PhD Thesis Takes the Pulse of Base of the Pyramid Businesses
Last October 2008 Stuart Hart visited Erasmus University in Rotterdam as a committee member of the PhD defense of Martin Klein from the Erasmus School of Economics at Erasmus University.
Martin has now founded ‘Business for Development’, a BoP business development company focused on stimulating founding new BoP businesses in partnership with other organizations. Unfortunately his webpage does not have much information yet, but parts of his doctoral thesis can be freely downloaded. It is indeed an important document to take into account; while summarizing what we know about starting and developing businesses at the BoP, it also develops this body of knowledge from the perspective of both BoP practitioners and academics.
Martin’s thesis examines the most common postulates of what it means to work at the BoP level thanks to an extensive survey of 143 BoP firms working in 105 countries, and prods into what exactly are the challenges and opportunities that these firms encounter. In this line and among other findings, he shows that there are several issues which are constant along the lifetime of a BoP business, such as external corporate governance and challenges related to developing a strong market position. Other issues were perceived to be relevant at some points in the growth cycle of the business, but not in others. For example, the struggle to remain profitable or finding ways to keep on growing only became important concerns after some other operational milestones had been passed.
Martin also develops a management support model for developing profitable pro-poor business models by incorporating additional variables to the business model. These variables provide criteria for the development of profitable pro-poor business models and may be a factor in explaining why some firms succeed at the BoP while others fail.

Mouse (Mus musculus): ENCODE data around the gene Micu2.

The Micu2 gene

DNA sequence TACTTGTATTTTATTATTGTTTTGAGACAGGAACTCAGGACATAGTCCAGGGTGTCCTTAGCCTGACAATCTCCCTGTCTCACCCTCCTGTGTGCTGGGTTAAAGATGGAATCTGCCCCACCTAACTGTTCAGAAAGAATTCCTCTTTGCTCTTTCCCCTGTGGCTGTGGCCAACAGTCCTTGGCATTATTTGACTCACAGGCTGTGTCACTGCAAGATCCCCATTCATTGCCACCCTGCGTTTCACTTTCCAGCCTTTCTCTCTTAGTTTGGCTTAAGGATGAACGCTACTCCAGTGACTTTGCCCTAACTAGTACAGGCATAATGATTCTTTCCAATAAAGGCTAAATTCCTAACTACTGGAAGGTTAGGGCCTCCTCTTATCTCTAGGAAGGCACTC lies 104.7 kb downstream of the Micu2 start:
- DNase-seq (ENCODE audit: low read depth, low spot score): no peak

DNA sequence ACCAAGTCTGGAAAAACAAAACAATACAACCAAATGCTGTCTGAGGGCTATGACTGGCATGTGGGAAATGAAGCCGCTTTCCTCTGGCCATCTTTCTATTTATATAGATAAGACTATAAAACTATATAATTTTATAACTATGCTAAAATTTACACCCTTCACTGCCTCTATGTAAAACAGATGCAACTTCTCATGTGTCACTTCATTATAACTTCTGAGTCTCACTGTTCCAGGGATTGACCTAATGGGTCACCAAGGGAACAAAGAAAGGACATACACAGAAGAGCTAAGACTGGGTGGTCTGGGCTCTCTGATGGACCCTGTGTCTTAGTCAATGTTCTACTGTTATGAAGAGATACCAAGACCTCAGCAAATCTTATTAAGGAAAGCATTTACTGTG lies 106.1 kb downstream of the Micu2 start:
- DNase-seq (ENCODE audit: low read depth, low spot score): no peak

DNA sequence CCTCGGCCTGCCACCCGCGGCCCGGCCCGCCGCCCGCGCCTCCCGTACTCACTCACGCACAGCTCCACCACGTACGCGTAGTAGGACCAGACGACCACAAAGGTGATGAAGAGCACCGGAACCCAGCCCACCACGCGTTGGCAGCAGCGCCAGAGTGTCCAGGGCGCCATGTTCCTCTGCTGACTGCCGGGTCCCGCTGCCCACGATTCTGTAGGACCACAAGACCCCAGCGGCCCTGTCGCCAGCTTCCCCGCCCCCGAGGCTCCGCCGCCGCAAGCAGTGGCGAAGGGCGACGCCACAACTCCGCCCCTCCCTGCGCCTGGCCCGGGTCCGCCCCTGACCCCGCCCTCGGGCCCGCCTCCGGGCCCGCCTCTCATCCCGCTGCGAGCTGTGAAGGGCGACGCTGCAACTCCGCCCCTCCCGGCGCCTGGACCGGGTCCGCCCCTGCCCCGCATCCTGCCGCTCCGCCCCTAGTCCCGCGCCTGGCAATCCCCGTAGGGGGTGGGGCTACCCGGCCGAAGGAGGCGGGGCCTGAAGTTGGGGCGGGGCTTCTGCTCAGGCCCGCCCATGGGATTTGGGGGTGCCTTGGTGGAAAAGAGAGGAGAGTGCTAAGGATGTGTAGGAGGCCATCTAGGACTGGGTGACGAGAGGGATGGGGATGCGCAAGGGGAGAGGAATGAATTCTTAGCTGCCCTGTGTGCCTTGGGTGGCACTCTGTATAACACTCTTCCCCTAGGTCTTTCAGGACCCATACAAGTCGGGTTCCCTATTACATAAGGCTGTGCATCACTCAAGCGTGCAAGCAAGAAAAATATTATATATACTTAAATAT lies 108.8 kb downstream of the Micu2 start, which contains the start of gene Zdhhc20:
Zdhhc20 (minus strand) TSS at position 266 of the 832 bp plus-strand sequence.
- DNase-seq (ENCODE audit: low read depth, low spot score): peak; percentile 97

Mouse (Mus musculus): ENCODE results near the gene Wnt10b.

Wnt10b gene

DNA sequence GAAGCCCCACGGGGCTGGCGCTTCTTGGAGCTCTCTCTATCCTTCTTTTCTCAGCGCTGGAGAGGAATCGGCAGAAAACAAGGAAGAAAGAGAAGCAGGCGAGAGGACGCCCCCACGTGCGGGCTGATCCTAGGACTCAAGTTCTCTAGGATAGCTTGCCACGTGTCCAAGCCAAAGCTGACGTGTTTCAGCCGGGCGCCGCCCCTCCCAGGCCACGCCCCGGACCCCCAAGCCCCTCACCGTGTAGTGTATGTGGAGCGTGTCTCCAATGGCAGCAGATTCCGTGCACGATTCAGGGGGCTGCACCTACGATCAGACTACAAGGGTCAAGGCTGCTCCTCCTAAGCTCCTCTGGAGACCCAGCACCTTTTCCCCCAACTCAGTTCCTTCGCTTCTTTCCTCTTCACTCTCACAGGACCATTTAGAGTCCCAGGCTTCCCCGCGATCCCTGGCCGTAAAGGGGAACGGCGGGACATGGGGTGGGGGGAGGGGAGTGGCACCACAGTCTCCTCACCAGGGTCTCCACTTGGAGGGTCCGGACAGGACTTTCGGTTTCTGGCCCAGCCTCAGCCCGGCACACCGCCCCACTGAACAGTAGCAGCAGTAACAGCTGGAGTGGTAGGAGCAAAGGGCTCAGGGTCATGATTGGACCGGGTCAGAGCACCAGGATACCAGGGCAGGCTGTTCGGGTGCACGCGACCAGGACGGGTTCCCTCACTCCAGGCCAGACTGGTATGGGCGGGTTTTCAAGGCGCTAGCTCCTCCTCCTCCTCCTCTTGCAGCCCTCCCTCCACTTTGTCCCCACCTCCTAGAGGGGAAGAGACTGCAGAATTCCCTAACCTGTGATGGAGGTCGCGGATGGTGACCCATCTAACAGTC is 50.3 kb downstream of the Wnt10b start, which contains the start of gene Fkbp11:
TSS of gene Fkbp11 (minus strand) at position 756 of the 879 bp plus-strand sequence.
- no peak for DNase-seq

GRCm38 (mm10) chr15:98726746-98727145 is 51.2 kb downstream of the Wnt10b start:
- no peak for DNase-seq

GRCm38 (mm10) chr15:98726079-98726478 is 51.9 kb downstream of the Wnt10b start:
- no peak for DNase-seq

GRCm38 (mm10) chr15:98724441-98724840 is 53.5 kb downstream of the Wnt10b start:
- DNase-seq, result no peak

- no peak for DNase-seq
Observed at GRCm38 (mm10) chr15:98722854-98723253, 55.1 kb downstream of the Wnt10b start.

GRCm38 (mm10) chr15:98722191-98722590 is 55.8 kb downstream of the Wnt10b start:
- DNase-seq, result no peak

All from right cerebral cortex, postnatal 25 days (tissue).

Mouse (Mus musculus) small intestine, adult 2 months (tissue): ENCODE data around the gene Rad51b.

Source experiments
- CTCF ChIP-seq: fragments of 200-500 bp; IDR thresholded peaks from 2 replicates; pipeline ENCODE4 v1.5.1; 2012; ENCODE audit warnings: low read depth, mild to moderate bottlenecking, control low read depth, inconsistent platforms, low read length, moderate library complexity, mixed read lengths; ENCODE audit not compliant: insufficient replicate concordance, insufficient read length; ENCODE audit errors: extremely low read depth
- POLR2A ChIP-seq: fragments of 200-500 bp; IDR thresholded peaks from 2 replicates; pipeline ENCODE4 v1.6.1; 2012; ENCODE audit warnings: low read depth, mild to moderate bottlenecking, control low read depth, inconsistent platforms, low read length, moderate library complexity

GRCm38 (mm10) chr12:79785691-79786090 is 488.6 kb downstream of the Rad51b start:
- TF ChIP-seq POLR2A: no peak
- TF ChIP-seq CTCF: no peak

Furthermore and not surprisingly, many of the challenges and opportunities found by these firms are very much context-specific. Thus a firm has to be willing to adapt as much as possible to the local conditions in order to thrive. Here, Martin makes clear that often BoP businesses are often asked to be contrasting things. For example, on the one hand, BoP businesses have to become highly specialized and embedded within the local markets, while also having to remain flexible to gain scale and exploit other local markets.
Martin here finds that robustness has a larger effect on financial performance than does flexibility. He also finds that social value creation improves financial performance whereas adopting environmentally friendly practices does not seem to have such a positive effect. As a result, he suggests that maybe additional incentives and monitoring mechanisms are needed at for BoP ventures until it pays off financially to be environmentally friendly.
In my opinion, Martin also sheds light into some interesting tensions that underlie surviving in these markets. For example, if a firm is highly specialized to the local market, then what learning is most relevant and applicable to other BoP businesses? Martin argues that this is a false dychotomy. BoP businesses have indeed much to learn from each other, not less thanks to the soft skills acquired in their management. He vouches in favor of finding ways to stimulate more connections among businesses to avoid “reinventing the wheel” and to share insights and lessons learned.
Another important tension is the clash between formal and informal economies. BoP businesses belong to the formal economy, but the local markets in which they are embedded are most often highly informal. To build the reciprocity and trust required to succeed in these markets, BoP businesses should tap into the entrepreneurship and customer knowledge that underlies informal economies. At the same time, working in the formal market facilitates cooperation and enables growth by reducing market imperfection and transaction costs. Still, finding the ideal middle ground is not an easy task.
Martin finishes off by pointing out areas of future analysis. Previous research has shown that NGOs may be particularly valuable partners for BoP businesses, but it remains unclear how exactly or in which cases they may be particularly relevant. Moreover, a full assessment on the long-term contribution of BoP initiatives to poverty alleviation is yet to be done.